The following statement appeared in a financial magazine: “RRA—or Rah-Rah, as it’s sometimes dubbed— has kicked up quite a storm. Oil companies, for example, are convinced that the approach is misleading. Major accounting firms agree.” What is RRA? Why might oil companies believe that this approach is misleading?
Oil companies are concerned because the valuation issue is extremely tenuous.
The SEC recommended Reserve Recognition Accounting (RRA) as a mechanism (a fair value approach) of accounting for oil and gas resources. According to proponents of this concept, oil and gas should be priced at the time of discovery. The reserve value that remains on earth is calculated, and this amount is recorded on the balance sheet as "oil deposits" after being correctly discounted.
Oil firms are worried because the value situation is precarious. To appropriately evaluate reserves, for example, the following must be estimated:
Companies following international accounting standards can revalue fixed assets above the assets’ historical costs. Such revaluations are allowed under various countries’ standards and the standards issued by the IASB. Liberty International, a real estate company headquartered in the United Kingdom (U.K.), follows U.K. standards. In a recent year, Liberty disclosed the following information on revaluations of its tangible fixed assets. The revaluation reserve measures the amount by which tangible fixed assets are recorded above historical cost and is reported in Liberty’s stockholders’ equity.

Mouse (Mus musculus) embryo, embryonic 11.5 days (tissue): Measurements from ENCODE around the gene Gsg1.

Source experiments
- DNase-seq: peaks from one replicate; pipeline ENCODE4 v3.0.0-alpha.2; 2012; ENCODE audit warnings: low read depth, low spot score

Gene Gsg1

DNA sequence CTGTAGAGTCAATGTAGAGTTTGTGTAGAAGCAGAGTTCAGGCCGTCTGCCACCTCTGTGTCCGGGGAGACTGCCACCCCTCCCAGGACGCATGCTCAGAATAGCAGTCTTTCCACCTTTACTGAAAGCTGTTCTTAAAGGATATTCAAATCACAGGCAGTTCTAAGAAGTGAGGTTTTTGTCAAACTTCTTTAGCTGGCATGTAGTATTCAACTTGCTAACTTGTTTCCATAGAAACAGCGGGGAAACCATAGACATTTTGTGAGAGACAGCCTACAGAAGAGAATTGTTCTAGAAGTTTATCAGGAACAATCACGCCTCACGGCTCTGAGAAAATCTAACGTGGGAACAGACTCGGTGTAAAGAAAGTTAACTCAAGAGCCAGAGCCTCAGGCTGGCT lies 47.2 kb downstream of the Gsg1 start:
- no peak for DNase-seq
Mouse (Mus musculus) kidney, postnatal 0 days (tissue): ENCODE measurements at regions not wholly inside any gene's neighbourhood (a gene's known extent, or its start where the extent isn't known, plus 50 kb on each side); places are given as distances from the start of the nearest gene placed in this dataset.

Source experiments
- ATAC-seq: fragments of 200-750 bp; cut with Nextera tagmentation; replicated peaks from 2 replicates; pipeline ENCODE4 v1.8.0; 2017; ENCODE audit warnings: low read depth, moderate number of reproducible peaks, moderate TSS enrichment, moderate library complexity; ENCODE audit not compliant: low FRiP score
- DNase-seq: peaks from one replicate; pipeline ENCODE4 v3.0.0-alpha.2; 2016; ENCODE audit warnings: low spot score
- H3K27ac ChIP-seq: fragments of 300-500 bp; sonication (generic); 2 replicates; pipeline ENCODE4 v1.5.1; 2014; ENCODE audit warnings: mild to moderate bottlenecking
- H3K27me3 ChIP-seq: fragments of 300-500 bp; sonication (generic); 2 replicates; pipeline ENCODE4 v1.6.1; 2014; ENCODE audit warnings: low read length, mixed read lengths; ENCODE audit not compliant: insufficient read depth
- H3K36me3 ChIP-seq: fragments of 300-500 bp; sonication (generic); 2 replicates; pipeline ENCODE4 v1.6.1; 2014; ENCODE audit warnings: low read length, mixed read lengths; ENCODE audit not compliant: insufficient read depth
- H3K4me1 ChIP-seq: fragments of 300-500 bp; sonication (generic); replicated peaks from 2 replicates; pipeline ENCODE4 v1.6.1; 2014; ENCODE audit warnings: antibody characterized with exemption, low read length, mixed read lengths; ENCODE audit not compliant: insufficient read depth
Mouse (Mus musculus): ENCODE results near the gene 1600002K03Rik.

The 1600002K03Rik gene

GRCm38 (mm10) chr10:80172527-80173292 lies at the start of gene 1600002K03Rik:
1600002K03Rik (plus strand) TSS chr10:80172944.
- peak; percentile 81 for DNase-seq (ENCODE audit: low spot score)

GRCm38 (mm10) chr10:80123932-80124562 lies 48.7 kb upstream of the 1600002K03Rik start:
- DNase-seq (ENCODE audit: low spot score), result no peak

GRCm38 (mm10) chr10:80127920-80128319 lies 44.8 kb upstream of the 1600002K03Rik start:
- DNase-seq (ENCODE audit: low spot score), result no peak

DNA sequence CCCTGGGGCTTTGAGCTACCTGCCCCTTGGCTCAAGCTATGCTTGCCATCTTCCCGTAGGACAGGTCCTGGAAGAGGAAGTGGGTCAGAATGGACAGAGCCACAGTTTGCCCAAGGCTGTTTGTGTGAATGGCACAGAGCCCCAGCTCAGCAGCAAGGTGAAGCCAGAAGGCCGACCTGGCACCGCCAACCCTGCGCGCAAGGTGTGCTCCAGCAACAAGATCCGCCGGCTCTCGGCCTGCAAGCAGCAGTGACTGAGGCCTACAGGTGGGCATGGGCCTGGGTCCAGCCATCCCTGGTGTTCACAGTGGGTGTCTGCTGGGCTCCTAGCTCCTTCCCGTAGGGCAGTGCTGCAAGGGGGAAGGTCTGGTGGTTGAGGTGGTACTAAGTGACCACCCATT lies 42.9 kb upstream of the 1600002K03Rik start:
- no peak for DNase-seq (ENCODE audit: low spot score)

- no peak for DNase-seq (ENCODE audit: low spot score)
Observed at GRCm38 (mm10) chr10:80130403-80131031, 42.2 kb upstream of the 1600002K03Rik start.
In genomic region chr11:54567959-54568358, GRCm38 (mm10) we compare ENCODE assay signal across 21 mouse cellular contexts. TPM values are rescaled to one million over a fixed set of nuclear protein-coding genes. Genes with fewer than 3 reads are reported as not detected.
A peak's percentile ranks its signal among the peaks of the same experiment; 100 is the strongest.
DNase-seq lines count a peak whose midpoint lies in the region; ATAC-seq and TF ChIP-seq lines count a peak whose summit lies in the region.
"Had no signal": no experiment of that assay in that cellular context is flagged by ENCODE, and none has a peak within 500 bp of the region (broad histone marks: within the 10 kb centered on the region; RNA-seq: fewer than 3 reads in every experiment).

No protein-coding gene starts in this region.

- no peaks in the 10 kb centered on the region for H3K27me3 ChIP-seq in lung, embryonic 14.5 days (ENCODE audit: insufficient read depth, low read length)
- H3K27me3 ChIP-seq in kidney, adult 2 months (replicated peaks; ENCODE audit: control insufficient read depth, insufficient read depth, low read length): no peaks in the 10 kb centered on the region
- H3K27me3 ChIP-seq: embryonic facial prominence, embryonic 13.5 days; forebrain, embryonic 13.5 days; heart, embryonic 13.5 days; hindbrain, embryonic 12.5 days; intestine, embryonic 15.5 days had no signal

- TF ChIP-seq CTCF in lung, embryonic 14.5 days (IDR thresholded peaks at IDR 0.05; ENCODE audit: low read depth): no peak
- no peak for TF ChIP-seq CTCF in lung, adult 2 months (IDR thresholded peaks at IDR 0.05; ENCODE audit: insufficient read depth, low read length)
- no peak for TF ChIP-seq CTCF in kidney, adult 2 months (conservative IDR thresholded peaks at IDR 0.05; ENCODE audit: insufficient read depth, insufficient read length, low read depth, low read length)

Completed Investment Properties
Completed investment properties are professionally valued on a market value basis by external valuers at the balance sheet date. Surpluses and deficits arising during the year are reflected in the revalution reserve.
Liberty reported the following additional data. Amounts for Kimco Realty (which follows GAAP) in the same year are provided for comparison.
(pounds sterling, in thousands)
(dollars, in millions)
Average total assets
How do these companies compare on these performance measures?
(Depreciation Computations—SL, SYD, DDB) Deluxe Ezra Company purchases equipment on January 1, Year 1, at a cost of $469,000. The asset is expected to have a service life of 12 years and a salvage value of $40,000.
Tan Chin Company purchases a building for $11,300,000 on January 2, 2017. An engineer’s report shows that of the total purchase price, $11,000,000 should be allocated to the building (with a 40-year life), $150,000 to 15-year property, and $150,000 to 5-year property. No residual (salvage) value should be considered. Compute depreciation expense for 2017 using component depreciation.
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